Q. Why doesn't Tiger Woods undergo Buddhist practice as a means to overcome his addiction?
This is my own question. Here Mr. Woods has the finest system of addiction therapy known to the history of humankind. It has proven so effective as to produce a celibate monastic lineage which, though full of examples of failure and simple fraud, is also full of examples of human perseverance where human beings have managed to separate physical hormonal systems from the mental reaction to them and totally overcome all craving and addiction. And instead, he's in Mississippi? What gives? If Tiger really wanted to find answers to his life's problems, lust and anger inclusive, my advice, and it's only a drop in a very large barrel of advice, is to go to Wat Metta in San Diego where his mother is already one of the biggest sponsors, and ordain under Ajaan Thanissaro. Spend a month meditating in solitude and actually find some answers to these questions. Man, that would really show he was sincere.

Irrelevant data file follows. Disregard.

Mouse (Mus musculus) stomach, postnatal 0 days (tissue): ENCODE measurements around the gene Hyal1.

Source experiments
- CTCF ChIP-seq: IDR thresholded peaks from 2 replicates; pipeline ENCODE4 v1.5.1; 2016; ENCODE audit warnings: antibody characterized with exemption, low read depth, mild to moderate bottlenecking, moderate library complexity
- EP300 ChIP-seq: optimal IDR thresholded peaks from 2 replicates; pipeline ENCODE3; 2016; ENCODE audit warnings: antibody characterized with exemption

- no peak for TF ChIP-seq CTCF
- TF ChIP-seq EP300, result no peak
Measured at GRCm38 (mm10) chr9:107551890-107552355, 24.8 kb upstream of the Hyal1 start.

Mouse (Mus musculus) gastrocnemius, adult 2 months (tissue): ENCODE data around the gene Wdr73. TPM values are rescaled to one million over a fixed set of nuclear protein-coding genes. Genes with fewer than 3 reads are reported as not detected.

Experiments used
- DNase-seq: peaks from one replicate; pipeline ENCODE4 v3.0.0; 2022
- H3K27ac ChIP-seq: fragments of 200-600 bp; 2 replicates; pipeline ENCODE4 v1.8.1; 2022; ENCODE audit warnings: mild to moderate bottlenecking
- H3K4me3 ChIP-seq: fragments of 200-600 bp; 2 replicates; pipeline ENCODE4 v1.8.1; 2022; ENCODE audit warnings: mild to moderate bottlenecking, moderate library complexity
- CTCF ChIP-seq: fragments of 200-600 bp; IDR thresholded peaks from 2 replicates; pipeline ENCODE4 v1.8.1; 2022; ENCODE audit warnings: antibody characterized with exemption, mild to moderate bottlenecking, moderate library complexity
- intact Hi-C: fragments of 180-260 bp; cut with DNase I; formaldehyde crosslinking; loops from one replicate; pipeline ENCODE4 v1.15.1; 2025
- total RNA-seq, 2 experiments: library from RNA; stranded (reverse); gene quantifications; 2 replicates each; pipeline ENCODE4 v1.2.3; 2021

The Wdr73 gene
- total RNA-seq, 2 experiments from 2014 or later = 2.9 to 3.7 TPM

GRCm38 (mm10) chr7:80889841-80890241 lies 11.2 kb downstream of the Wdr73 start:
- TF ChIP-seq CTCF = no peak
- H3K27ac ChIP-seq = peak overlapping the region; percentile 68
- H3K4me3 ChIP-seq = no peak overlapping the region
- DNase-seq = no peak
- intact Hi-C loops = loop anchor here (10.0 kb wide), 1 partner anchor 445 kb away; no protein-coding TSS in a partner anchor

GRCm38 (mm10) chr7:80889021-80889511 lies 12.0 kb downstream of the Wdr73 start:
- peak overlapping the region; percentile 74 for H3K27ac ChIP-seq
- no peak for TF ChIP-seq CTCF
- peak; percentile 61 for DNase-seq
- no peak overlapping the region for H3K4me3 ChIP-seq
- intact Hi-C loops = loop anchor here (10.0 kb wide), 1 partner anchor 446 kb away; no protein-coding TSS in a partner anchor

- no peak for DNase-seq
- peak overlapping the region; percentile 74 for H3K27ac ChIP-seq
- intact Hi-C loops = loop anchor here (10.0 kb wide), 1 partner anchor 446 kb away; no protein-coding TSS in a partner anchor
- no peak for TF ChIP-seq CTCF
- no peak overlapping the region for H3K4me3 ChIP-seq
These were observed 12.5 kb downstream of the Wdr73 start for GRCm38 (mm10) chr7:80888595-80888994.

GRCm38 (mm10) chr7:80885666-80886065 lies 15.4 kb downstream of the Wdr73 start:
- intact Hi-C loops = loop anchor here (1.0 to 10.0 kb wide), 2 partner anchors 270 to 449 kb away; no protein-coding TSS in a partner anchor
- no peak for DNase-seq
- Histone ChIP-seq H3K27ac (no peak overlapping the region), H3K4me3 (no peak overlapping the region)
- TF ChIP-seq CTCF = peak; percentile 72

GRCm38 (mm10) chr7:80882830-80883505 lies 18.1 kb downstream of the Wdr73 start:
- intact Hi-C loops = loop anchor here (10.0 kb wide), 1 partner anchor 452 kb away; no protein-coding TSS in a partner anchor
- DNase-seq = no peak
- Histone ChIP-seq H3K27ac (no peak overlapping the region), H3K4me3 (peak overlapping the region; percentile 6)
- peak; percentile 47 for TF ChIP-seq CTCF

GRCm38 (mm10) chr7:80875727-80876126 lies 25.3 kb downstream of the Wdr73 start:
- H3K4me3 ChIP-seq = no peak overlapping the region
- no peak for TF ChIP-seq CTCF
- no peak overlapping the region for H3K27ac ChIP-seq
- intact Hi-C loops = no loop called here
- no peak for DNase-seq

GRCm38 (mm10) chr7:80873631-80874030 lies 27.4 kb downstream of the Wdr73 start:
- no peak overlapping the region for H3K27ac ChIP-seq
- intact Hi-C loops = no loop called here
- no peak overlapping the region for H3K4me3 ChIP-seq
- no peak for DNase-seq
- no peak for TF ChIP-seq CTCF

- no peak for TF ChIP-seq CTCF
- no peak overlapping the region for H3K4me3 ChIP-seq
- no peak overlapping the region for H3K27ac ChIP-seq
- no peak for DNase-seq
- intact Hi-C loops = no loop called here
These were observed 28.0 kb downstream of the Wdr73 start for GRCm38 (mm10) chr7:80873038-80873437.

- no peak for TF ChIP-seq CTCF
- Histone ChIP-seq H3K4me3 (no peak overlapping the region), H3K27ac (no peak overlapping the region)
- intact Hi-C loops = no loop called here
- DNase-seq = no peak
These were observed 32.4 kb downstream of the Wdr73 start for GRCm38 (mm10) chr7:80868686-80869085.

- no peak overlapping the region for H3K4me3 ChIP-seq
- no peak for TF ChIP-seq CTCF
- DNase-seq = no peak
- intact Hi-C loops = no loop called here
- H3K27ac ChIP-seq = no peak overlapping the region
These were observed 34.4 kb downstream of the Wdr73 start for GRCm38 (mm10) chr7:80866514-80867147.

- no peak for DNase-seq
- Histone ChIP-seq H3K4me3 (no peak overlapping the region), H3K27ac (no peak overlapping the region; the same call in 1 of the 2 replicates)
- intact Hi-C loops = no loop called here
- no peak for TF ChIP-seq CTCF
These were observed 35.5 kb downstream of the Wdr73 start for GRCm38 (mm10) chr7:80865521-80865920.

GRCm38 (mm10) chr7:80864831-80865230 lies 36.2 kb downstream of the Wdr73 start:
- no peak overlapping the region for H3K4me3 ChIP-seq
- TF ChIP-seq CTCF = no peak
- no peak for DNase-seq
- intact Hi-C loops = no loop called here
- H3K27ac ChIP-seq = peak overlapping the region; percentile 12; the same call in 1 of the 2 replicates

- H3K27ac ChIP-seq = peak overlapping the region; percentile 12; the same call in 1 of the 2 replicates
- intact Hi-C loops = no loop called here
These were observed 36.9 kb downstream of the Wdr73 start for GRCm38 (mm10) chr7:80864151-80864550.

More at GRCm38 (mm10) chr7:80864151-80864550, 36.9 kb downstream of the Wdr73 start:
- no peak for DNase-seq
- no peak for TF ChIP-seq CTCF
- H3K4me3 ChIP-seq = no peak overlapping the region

And it would certainly beat these silly Christians who seem to think that somehow God is going to come down and help this man with his temptations if only he accepts Jesus Christ into his heart... oh, wait, I forgot... to Christians, these sort of things are inconsequential, as long as you're Christian. Sorry, Elin.
Finally, here's another Tiger Woods quote I posted some two years ago:
"I can see now how some of the pivotal points of Buddhism are applying to my life," says Woods, who wears a gold Buddha around his neck. "Staying balanced and calm and internally strong. The key thing is that you meditate to discover and rectify the faults within yourself, and not rely on others to bail you out. In my position, that's very important."
If only he had taken himself seriously.